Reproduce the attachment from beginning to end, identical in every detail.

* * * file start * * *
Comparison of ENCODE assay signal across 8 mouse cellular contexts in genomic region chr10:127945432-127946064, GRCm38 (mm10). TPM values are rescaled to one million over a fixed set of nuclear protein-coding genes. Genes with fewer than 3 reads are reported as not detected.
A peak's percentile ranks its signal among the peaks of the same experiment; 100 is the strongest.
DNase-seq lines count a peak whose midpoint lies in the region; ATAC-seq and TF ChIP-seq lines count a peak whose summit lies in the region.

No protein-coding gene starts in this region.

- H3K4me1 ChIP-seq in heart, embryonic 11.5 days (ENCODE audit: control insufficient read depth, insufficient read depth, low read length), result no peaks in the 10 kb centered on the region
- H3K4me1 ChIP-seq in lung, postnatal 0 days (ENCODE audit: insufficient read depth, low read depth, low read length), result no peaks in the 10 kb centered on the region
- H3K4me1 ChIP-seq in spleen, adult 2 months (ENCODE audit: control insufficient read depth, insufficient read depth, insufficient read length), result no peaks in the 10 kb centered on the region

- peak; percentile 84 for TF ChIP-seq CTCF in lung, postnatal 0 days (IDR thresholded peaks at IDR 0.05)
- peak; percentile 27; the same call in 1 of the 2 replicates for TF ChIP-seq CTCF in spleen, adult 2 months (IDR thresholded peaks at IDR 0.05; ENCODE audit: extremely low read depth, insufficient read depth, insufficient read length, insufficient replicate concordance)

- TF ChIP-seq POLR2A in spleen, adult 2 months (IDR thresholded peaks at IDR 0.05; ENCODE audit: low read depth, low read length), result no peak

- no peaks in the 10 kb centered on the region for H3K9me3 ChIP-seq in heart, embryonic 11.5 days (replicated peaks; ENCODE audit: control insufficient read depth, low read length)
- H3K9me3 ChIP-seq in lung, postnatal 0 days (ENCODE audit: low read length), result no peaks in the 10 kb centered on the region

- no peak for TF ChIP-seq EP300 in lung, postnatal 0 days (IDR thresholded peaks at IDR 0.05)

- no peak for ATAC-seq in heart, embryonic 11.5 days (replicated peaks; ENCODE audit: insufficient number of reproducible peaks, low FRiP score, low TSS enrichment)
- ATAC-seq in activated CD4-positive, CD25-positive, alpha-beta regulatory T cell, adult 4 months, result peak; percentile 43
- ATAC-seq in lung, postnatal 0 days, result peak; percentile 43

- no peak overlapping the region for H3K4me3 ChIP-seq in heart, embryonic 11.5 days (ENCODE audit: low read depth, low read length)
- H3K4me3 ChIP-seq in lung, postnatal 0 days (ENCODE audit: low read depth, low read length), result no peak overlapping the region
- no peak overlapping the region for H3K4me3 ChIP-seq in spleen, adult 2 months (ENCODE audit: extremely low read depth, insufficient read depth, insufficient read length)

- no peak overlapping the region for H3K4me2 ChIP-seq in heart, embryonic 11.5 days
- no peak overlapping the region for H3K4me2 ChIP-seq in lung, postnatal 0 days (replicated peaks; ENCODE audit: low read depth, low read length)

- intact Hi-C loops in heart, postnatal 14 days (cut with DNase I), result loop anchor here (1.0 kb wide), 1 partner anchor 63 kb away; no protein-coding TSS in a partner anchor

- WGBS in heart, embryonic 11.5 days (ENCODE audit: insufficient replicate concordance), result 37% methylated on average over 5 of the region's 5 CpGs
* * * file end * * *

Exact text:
Comparison of ENCODE assay signal across 8 mouse cellular contexts in genomic region chr10:127945432-127946064, GRCm38 (mm10). TPM values are rescaled to one million over a fixed set of nuclear protein-coding genes. Genes with fewer than 3 reads are reported as not detected.
A peak's percentile ranks its signal among the peaks of the same experiment; 100 is the strongest.
DNase-seq lines count a peak whose midpoint lies in the region; ATAC-seq and TF ChIP-seq lines count a peak whose summit lies in the region.

No protein-coding gene starts in this region.

- H3K4me1 ChIP-seq in heart, embryonic 11.5 days (ENCODE audit: control insufficient read depth, insufficient read depth, low read length), result no peaks in the 10 kb centered on the region
- H3K4me1 ChIP-seq in lung, postnatal 0 days (ENCODE audit: insufficient read depth, low read depth, low read length), result no peaks in the 10 kb centered on the region
- H3K4me1 ChIP-seq in spleen, adult 2 months (ENCODE audit: control insufficient read depth, insufficient read depth, insufficient read length), result no peaks in the 10 kb centered on the region

- peak; percentile 84 for TF ChIP-seq CTCF in lung, postnatal 0 days (IDR thresholded peaks at IDR 0.05)
- peak; percentile 27; the same call in 1 of the 2 replicates for TF ChIP-seq CTCF in spleen, adult 2 months (IDR thresholded peaks at IDR 0.05; ENCODE audit: extremely low read depth, insufficient read depth, insufficient read length, insufficient replicate concordance)

- TF ChIP-seq POLR2A in spleen, adult 2 months (IDR thresholded peaks at IDR 0.05; ENCODE audit: low read depth, low read length), result no peak

- no peaks in the 10 kb centered on the region for H3K9me3 ChIP-seq in heart, embryonic 11.5 days (replicated peaks; ENCODE audit: control insufficient read depth, low read length)
- H3K9me3 ChIP-seq in lung, postnatal 0 days (ENCODE audit: low read length), result no peaks in the 10 kb centered on the region

- no peak for TF ChIP-seq EP300 in lung, postnatal 0 days (IDR thresholded peaks at IDR 0.05)

- no peak for ATAC-seq in heart, embryonic 11.5 days (replicated peaks; ENCODE audit: insufficient number of reproducible peaks, low FRiP score, low TSS enrichment)
- ATAC-seq in activated CD4-positive, CD25-positive, alpha-beta regulatory T cell, adult 4 months, result peak; percentile 43
- ATAC-seq in lung, postnatal 0 days, result peak; percentile 43

- no peak overlapping the region for H3K4me3 ChIP-seq in heart, embryonic 11.5 days (ENCODE audit: low read depth, low read length)
- H3K4me3 ChIP-seq in lung, postnatal 0 days (ENCODE audit: low read depth, low read length), result no peak overlapping the region
- no peak overlapping the region for H3K4me3 ChIP-seq in spleen, adult 2 months (ENCODE audit: extremely low read depth, insufficient read depth, insufficient read length)

- no peak overlapping the region for H3K4me2 ChIP-seq in heart, embryonic 11.5 days
- no peak overlapping the region for H3K4me2 ChIP-seq in lung, postnatal 0 days (replicated peaks; ENCODE audit: low read depth, low read length)

- intact Hi-C loops in heart, postnatal 14 days (cut with DNase I), result loop anchor here (1.0 kb wide), 1 partner anchor 63 kb away; no protein-coding TSS in a partner anchor

- WGBS in heart, embryonic 11.5 days (ENCODE audit: insufficient replicate concordance), result 37% methylated on average over 5 of the region's 5 CpGs